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Solid Earth An interactive open-access journal of the European Geosciences Union
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Volume 5, issue 2
Solid Earth, 5, 837–849, 2014
https://doi.org/10.5194/se-5-837-2014
© Author(s) 2014. This work is distributed under
the Creative Commons Attribution 3.0 License.
Solid Earth, 5, 837–849, 2014
https://doi.org/10.5194/se-5-837-2014
© Author(s) 2014. This work is distributed under
the Creative Commons Attribution 3.0 License.

Research article 26 Aug 2014

Research article | 26 Aug 2014

Exploring the shallow structure of the San Ramón thrust fault in Santiago, Chile (~33.5° S), using active seismic and electric methods

D. Díaz3,1, A. Maksymowicz2,1, G. Vargas3,2, E. Vera3,1, E. Contreras-Reyes3,1, and S. Rebolledo2 D. Díaz et al.
  • 1Departamento de Geofísica, Facultad de Ciencias Físicas y Matemáticas, Universidad de Chile, Chile
  • 2Departamento de Geología, Facultad de Ciencias Físicas y Matemáticas, Universidad de Chile, Chile
  • 3Centro de Excelencia en Geotermia de los Andes (FONDAP-CEGA), Facultad de Ciencias Físicas y Matemáticas, Universidad de Chile, Chile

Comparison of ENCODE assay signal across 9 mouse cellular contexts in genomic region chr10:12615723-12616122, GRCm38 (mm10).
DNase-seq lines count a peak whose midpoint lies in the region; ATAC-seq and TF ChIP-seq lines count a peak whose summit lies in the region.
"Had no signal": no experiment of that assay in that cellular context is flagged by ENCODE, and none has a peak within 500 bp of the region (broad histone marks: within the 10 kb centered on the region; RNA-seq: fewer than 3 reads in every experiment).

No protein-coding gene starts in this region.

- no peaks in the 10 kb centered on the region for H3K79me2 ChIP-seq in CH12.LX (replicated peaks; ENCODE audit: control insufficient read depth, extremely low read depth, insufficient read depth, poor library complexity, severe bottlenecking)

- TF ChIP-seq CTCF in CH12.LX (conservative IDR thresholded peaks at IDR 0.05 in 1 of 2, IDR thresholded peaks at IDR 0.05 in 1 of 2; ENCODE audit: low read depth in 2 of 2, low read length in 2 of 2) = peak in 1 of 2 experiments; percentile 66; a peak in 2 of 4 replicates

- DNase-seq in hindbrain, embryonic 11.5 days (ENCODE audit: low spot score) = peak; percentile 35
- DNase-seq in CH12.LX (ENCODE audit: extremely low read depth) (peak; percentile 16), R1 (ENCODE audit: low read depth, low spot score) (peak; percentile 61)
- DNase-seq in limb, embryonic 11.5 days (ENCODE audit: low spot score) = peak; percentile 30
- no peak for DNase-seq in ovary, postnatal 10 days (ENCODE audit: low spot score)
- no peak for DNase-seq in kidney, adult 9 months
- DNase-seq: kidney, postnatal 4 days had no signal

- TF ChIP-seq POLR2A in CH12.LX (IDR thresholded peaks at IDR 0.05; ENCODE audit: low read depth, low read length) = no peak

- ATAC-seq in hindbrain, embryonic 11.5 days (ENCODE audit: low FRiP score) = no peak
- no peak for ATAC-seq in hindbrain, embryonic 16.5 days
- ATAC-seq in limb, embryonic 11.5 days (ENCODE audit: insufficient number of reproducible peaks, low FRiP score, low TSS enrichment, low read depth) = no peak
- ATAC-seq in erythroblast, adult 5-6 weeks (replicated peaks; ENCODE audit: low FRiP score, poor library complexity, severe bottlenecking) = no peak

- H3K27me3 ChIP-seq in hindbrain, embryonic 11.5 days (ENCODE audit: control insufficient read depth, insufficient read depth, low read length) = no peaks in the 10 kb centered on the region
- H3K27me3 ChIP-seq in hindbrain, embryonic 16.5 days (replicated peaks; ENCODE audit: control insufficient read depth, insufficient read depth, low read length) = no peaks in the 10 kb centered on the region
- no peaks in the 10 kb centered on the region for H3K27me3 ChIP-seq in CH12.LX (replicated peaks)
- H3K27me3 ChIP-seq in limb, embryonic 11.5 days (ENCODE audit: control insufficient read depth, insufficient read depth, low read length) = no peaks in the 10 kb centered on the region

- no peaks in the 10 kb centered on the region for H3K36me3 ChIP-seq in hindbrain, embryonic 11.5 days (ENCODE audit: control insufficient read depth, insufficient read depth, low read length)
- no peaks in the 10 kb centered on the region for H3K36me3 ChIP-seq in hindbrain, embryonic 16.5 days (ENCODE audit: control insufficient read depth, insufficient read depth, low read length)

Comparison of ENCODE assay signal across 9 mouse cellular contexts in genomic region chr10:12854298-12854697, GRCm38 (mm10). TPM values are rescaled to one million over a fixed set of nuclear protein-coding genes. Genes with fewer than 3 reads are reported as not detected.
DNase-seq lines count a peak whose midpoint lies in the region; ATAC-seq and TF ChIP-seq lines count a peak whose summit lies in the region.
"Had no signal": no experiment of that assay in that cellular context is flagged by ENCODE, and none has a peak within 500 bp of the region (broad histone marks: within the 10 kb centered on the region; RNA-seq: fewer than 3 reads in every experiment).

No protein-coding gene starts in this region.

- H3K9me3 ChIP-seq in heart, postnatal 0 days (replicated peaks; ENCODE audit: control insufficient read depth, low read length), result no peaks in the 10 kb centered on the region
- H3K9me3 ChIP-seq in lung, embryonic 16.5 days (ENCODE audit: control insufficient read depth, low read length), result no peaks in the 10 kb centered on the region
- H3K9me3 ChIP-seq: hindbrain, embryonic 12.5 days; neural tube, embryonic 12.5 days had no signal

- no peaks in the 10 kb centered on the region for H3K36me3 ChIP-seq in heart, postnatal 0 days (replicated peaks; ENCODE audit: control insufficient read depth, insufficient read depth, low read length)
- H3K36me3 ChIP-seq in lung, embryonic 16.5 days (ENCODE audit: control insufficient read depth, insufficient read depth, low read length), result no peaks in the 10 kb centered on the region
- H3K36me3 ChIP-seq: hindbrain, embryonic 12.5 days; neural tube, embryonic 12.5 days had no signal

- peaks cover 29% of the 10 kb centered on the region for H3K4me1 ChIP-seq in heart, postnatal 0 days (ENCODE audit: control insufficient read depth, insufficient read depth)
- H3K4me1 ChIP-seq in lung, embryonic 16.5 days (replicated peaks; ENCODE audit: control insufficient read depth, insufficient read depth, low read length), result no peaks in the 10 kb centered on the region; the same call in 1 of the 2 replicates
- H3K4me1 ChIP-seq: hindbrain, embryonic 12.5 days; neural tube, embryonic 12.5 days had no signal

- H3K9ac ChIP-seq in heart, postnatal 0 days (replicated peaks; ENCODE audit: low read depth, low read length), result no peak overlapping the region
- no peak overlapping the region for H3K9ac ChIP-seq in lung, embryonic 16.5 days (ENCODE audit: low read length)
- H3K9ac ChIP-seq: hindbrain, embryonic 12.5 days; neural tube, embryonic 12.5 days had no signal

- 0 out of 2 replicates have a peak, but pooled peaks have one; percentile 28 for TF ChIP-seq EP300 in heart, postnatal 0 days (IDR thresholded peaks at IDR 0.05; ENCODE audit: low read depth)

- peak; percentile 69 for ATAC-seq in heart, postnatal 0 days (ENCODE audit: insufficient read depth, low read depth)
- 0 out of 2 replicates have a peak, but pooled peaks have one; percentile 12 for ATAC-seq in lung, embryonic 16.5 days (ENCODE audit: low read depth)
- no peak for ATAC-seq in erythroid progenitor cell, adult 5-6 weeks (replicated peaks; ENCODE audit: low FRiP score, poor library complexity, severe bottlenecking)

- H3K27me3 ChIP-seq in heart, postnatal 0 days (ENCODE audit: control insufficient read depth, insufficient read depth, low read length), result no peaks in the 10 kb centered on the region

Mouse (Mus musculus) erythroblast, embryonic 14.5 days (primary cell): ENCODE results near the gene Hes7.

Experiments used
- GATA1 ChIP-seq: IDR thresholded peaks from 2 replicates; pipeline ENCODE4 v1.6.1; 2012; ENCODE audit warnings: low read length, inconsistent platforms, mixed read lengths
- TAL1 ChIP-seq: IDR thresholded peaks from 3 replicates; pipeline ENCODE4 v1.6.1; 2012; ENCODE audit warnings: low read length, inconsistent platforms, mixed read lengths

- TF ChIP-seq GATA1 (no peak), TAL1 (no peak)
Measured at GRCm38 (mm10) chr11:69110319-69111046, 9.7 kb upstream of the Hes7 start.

Abstract. The crustal-scale west-vergent San Ramón thrust fault system, which lies at the foot of the main Andean Cordillera in central Chile, is a geologically active structure with manifestations of late Quaternary complex surface rupture on fault segments along the eastern border of the city of Santiago. From the comparison of geophysical and geological observations, we assessed the subsurface structural pattern that affects the sedimentary cover and rock-substratum topography across fault scarps, which is critical for evaluating structural models and associated seismic hazard along the related faults. We performed seismic profiles with an average length of 250 m, using an array of 24 geophones (Geode), with 25 shots per profile, to produce high-resolution seismic tomography to aid in interpreting impedance changes associated with the deformed sedimentary cover. The recorded travel-time refractions and reflections were jointly inverted by using a 2-D tomographic approach, which resulted in variations across the scarp axis in both the velocities and the reflections that are interpreted as the sedimentary cover-rock substratum topography. Seismic anisotropy observed from tomographic profiles is consistent with sediment deformation triggered by west-vergent thrust tectonics along the fault. Electrical soundings crossing two fault scarps were used to construct subsurface resistivity tomographic profiles, which reveal systematic differences between lower resistivity values in the hanging wall with respect to the footwall of the geological structure, and clearly show well-defined east-dipping resistivity boundaries. These boundaries can be interpreted in terms of structurally driven fluid content change between the hanging wall and the footwall of the San Ramón fault. The overall results are consistent with a west-vergent thrust structure dipping ~55° E in the subsurface beneath the piedmont sediments, with local complexities likely associated with variations in fault surface rupture propagation, fault splays and fault segment transfer zones.

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